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 Post subject: Re: Staying friends
PostPosted: Wed Dec 10, 2014 8:55 am 
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Partner's Mentor

Joined: Sun Sep 14, 2014 1:34 pm
Posts: 661
LaLuna - I am so, so sorry for what you are going through. I send you my virtual embrace.

I am so glad you have a pyschologist who can be there for you. It took me a couple of tries, but I have found a therapist who has been immensely helpful to me and my top priority right now is the work I am doing with her. It's very healing and it will take me some time. I hope you can find healing as well with your psychologist.

I am still with my husband. I don't know about being friends with your ex. I know some women can do so, and do so quite successfully. I know some women who made a clean break with no contact and feel very good about that decision. I know some women who muddle through before they figure it out. I know for me if my husband left me for another woman, I would not want any contact whatsover after a divorce. The 3 months together in same house would be a challenge, and I would aim for amicable and civil.

I do know from women who have been through a separation and divorce that they tell me they feel tremendous relief when they are finally living apart from their exes. That's not to say they did not have challenges, but they tell me how relieved they were once they made their decision and started with the new chapter of their lives.

In the meantime, a boundary around this other woman may be helpful. If it were me, I would not want to hear about her thoughts and opinions about anything, particularly me and what I would need. Their behavior is nowhere in the realm of "nice."

And, I don't believe for a minute that there is a life of happiness and healthy intimacy in the picture for either your ex or this other woman. I do believe that in an affair, the 'third party', is fuel for the relationship and when that third party is gone, they have to face each other and all the reality of real life with a real human being. I do not see a positive outcome for them. But, I don't care about them. I care about you. I do see a positive outcome for you.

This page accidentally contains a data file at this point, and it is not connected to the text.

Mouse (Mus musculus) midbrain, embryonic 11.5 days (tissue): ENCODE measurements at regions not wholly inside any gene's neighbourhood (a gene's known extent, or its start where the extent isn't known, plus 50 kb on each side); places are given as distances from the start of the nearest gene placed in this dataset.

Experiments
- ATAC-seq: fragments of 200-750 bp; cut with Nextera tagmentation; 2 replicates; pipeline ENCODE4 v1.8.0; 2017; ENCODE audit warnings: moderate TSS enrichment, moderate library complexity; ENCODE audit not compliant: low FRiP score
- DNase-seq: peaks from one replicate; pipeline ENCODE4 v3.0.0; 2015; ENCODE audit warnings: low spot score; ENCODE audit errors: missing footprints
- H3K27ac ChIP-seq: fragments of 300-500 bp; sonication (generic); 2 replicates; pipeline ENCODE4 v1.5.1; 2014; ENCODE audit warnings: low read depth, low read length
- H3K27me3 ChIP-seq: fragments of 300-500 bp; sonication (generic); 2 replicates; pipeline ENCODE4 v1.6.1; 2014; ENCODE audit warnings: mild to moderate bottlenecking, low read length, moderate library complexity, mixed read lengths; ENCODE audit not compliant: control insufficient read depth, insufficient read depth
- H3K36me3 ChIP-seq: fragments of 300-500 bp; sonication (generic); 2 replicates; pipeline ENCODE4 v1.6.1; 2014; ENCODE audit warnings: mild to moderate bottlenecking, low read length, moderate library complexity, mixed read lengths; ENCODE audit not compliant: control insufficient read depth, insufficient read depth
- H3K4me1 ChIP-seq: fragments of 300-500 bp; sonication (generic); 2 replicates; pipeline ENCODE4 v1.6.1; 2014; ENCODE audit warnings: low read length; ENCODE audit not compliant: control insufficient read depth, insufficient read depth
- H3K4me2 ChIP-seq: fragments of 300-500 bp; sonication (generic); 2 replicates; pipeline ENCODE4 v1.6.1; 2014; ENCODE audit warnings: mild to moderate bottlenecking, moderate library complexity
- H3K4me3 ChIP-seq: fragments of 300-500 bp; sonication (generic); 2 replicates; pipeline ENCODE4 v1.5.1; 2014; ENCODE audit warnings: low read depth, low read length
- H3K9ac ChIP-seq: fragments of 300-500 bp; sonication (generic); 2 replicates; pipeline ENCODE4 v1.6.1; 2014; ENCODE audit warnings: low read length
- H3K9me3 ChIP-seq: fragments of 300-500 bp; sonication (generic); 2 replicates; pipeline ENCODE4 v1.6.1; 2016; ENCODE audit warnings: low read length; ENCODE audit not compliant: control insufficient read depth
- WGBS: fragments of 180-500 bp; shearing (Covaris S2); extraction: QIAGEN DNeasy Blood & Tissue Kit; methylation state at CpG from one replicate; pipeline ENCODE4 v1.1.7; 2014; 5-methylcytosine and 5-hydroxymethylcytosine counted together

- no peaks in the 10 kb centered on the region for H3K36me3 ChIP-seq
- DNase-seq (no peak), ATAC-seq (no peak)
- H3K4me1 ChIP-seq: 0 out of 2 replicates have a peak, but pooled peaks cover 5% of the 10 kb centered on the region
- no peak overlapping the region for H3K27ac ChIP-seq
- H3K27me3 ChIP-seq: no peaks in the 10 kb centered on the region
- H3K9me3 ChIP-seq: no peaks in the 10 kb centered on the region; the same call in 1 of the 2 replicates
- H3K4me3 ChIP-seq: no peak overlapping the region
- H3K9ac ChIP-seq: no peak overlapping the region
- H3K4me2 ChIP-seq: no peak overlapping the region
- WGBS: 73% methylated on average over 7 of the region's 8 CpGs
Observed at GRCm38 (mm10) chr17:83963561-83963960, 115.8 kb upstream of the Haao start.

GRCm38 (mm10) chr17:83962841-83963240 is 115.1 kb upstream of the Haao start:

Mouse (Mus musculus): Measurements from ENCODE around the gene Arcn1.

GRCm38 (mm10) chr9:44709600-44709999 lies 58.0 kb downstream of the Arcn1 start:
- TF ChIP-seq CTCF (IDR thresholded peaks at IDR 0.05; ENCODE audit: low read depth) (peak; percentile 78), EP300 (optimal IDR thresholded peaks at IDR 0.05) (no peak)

With compassion,
dnell


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 Post subject: Re: Staying friends
PostPosted: Thu Dec 11, 2014 1:08 am 
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General Mentor

Joined: Tue Oct 22, 2013 12:47 pm
Posts: 694
I strongly believe it is possible for you to remain friends. I have a long history of being friendly with my exes. With some I was just friendly but not close. With the last two I have a very strong bond of genuine brotherly caring ... we don't speak very often but when we do we talk about deep things like happiness, world view. The key is detachment and boundaries. You both need to be very clear on where the boundaries lie ... no confusion, no ... maybe one day ... it has to be a closed door from the romantic point of view. For me it was closed because I knew we want different things and we can never have a future together. I chose to respect their right to happiness as much as I respect mine. So, I had to respectfully let go of my illusions but we still had great conversations or chill out time or we helped each other with errands and money and whatever else. In my case I did not have other friends or family close but I knew that I can always call them if anything goes wrong. As they also knew I will do anything for them as far as it is in my power to do so. Therefore, I don't look at the years spent with them as wasted ... 4 years relationship with one, 2 years relationship with the other ... We've invested in a strong bond that goes beyond romance, it is a genuine friendship of people that do not have anything to lose or gain of the other's back. It's honest, genuine and caring and I'm proud I was able to develop this type of bond with other human beings. Even with my H I would like that very much. I would like us to be friends and be at least a small part of each other's lives, even if we don't make it. I think for me it's also a coping mechanism. I found it easier to say we are friends therefore I have no right to judge what he is doing or who he is with than cling on to him ditching me or cheating me and being drowned in a sea of sadness and anger and envy and jealousy. I think for me turning an unsuccessful relationship in a genuine friendship is a pattern and it makes the world a much better place to live in ... no enemies, no hard feelings ... I have my own life and my own happiness to worry about or make it happen.
Hope it helps.

_________________
"A wholehearted attention feels like the nurturing presence that I always wished I had in a parent. Now I am free to be there for myself in a way that I assumed I needed from someone else." Tara Bennett-Goleman, Emotional Alchemy